At this point, COVID-19 needs no introduction. It has spread rapidly through communities across the United States and is continuing to maintain a global health threat. More and more people are becoming familiar with the various symptoms of the virus, as well as the method through which it is spread. However, one thing you may be wondering is how the virus is contracted and whether it is as contagious as people are saying. While this is still being investigated by researchers, here are some of the basics about how COVID-19 is contracted.
The first step to becoming infected is to contract the virus. COVID-19 is most commonly contracted in the air by inhaling the virus, but it can also be contracted by touching surfaces with the virus on them. Viruses work by infecting healthy cells within the body and are ineffective without a host cell. Until they have joined with a host cell, they are simply known as a virion.
COVID-19 is an enveloped virus, meaning that it has a layer of protective lipids (fats) around its protein capsid and virion genome. Envelope viruses are highly sensitive and can be destroyed by stomach acid, heat, dryness, and disinfects like ethanol or propanol. However, envelope viruses are also able to “hide” from the body’s natural defense system.
The SARS-CoV-2 virion contains spiky outer proteins that attach themselves to the ACE receptors of healthy cells. These receptors are primarily found in the lower airway, which is why the virus affects the lungs. However recent research has found that these receptors are also on goblet and ciliated cells in the nose, as well as on the tongue and within the mouth. This explains how the virus enters the body primarily through the mouth or nasal passages.
Once fused with the plasma membrane (external wall) of the host cell, the virion genome is released into the cytoplasm (interior) of the cell. Since it is released into the cell’s cytomplasm, SARS-CoV-2 is an RNA virus. This means that the viral DNA is transformed into messenger RNA (mRNA) and used to create viral proteins.
These viral proteins are then used for one of three things:
- Create special enzymes needed for viral replication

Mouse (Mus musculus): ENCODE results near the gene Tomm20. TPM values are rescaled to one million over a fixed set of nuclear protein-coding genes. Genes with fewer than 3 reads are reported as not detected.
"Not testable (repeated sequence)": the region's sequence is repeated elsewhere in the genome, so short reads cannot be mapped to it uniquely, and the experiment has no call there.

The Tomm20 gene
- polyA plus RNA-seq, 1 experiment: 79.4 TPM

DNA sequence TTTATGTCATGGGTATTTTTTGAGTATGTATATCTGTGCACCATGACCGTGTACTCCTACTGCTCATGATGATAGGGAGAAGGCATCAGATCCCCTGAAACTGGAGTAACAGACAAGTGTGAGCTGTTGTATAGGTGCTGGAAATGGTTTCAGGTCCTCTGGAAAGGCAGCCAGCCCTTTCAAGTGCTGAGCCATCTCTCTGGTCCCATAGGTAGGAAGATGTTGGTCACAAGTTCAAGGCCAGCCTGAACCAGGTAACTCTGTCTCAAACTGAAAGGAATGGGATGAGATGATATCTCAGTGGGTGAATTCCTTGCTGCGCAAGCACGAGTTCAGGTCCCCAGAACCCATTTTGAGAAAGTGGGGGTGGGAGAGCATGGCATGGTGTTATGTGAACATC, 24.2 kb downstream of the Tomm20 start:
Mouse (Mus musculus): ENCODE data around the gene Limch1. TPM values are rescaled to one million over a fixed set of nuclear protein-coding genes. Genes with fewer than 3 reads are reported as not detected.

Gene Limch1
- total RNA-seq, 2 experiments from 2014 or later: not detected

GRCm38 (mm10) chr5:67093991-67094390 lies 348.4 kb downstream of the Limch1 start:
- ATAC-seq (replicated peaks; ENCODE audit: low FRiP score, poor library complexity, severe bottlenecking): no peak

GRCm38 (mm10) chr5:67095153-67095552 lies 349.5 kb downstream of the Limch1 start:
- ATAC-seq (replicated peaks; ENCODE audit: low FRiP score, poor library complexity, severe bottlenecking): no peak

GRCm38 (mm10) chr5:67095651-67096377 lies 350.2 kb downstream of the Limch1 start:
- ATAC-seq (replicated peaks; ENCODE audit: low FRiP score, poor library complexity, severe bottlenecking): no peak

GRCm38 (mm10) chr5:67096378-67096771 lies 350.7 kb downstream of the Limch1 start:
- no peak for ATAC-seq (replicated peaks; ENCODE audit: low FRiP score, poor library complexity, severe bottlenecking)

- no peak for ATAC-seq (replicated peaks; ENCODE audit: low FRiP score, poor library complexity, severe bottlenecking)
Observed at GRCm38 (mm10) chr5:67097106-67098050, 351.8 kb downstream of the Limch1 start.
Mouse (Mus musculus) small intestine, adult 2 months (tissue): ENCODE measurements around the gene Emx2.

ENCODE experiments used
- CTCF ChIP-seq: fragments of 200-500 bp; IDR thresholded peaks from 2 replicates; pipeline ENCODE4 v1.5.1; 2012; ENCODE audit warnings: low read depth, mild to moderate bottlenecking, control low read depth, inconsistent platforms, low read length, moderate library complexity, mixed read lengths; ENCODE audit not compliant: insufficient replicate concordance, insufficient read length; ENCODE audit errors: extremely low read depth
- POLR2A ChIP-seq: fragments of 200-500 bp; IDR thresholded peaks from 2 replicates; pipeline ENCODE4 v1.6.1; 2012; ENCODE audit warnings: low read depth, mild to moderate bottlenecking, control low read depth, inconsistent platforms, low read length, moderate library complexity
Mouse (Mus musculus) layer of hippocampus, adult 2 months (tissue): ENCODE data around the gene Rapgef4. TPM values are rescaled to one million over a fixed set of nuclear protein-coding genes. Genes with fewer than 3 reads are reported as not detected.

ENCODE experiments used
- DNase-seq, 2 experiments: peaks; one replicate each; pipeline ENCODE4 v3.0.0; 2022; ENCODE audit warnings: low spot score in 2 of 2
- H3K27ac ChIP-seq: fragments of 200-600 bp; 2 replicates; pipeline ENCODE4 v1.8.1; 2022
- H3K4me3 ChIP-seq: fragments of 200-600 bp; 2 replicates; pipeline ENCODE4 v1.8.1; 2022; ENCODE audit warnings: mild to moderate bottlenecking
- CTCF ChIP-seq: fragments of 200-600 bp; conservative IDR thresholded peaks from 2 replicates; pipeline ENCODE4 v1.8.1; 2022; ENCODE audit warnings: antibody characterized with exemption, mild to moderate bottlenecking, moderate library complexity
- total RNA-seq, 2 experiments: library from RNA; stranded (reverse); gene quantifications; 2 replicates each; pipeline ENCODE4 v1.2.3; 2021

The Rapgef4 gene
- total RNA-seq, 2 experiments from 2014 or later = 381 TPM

- Inhibit host cell DNA, RNA, and protein synthesis
- Create structural proteins used to construct new virions
Simply stated, once the SARS-CoV-2 virus has entered the cell, it then uses the cell to produce millions more copies of the virus. According to a study performed by German microbiologists, there are an average of 676,000 copies of the virus on a single swab taken from the mouth and nose during the first five days of symptoms. However, this number is believed to drop starting on day one and continuing until it is almost undetectable in most people by day ten. This trend suggests that the most copies of the virus are present before symptoms occur and is the main reason why the virus can spread so rapidly.
Additionally it is important to understand the mathematical and epidemilogical term R0 (R naught). R0 is used to describe the average amount of people who can contract a contagious disease from a single infected individual. R0 is calculated by taking into account a diseases’ infectious period, contact rate, and mode of transmission. Longer periods of infectiousness, frequent contact with others, and airborne illness tend to have a higher R0.
Here’s how it works:
- If R0 <1, then one infected person can cause less than one infection. In these cases, the disease will eventually die out
- If R0=1, then one infected person can cause one new infection. In these cases, the disease will be infectious, but not cause an outbreak
- If R0>1, then one infected person can cause more than one infection. In these cases, the higher the R0 value, the more infections the disease is
Initially, researchers believed that the SARS-CoV-2 virus had an R0=2.2-2.7, indicating that a single infected person could infect 2-3 people. However, more recent research suggests that SARS-CoV-2 actually has an R0=5.7, meaning that a single infected person can infect 5-6 people. To put things into perspective, the 1918 pandemic flu had an R0 = 1.4-2.8, the 2009 H1N1 virus had an R0= 1.4-1.6, and the annual flu has an R0=1.3. These numbers clearly suggest that COVID-19 is significantly more contagious than other viruses we’ve seen in the past.
Since R0 is calculated considering the infectious period, contact rate, and transmission method of a disease, it can change over time. While the infectious period and transmission method cannot easily be controlled, the contact rate can. With that being said, medical experts are urging people to practice social distancing as a way of lowering the contact rate and thus the overall R0 of COVID-19.
For More Information:
This Week in Virology Podcast: https://www.microbe.tv/twiv/
Dr Kumar is a highly skilled physician dedicated to providing gentle and effective care to patients of all ages and medical conditions. He achieved his degree in a field that he is passionate about. He believes that excellent health begins with education and has made his mission to enlighten patients to ways they can take greater control over their health. Dr Kumar is committed to continuing education activities and remaining aware of the latest advancements in Medical Science to maintain current high standards of care.